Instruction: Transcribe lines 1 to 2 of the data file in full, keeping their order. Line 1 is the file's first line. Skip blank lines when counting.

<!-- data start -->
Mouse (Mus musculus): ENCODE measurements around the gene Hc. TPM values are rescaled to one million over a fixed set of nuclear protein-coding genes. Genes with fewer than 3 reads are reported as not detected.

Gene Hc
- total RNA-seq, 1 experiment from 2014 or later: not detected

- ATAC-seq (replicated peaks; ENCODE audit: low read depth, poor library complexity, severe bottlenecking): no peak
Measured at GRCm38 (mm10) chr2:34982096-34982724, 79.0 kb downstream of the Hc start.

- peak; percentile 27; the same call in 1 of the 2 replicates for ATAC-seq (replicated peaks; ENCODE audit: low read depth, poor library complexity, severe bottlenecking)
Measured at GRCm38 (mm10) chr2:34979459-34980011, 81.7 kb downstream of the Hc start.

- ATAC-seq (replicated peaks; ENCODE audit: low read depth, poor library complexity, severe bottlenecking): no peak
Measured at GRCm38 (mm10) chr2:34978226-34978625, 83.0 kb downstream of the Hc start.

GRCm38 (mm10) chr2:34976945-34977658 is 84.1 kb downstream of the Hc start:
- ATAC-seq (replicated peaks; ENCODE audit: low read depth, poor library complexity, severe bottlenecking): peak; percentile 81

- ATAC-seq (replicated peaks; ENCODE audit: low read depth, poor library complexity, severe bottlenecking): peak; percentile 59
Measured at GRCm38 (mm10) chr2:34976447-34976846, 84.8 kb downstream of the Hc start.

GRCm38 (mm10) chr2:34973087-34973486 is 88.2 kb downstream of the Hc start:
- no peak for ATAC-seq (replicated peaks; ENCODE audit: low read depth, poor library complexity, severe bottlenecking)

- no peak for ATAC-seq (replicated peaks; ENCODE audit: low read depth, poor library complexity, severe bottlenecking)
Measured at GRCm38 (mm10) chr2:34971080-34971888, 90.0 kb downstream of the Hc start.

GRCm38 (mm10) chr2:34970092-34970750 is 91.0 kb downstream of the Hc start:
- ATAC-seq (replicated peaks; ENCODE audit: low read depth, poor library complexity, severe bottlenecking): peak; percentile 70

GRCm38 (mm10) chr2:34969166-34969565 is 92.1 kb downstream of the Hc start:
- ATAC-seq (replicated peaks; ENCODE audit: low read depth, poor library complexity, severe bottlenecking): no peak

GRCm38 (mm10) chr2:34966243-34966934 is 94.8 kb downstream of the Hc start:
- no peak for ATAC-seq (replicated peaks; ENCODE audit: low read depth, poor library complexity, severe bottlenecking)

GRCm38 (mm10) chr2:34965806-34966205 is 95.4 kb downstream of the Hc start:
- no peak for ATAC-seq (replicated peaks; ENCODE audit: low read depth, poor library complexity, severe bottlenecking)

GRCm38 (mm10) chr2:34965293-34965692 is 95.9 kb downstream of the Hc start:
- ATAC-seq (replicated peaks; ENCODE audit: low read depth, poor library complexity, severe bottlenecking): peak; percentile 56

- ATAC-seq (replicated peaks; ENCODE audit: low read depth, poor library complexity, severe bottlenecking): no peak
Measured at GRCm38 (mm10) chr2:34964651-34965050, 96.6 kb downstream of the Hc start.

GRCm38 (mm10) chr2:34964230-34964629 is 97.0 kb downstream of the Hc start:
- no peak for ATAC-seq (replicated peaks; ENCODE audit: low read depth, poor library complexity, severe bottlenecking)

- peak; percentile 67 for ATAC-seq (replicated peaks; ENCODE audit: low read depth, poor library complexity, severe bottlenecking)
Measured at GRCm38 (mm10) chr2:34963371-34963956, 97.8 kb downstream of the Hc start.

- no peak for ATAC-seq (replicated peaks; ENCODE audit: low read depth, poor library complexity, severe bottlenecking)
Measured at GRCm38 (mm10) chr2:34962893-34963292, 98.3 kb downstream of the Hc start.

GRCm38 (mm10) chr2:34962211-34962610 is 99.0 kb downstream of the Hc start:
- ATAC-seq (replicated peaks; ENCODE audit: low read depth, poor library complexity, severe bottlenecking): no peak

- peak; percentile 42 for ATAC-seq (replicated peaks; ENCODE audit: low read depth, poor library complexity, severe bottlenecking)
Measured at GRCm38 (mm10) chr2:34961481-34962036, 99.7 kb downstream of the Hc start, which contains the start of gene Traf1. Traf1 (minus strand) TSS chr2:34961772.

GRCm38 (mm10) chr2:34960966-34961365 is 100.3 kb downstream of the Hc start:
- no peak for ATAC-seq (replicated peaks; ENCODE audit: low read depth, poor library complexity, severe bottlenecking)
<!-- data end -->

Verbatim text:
Mouse (Mus musculus): ENCODE measurements around the gene Hc. TPM values are rescaled to one million over a fixed set of nuclear protein-coding genes. Genes with fewer than 3 reads are reported as not detected.

Gene Hc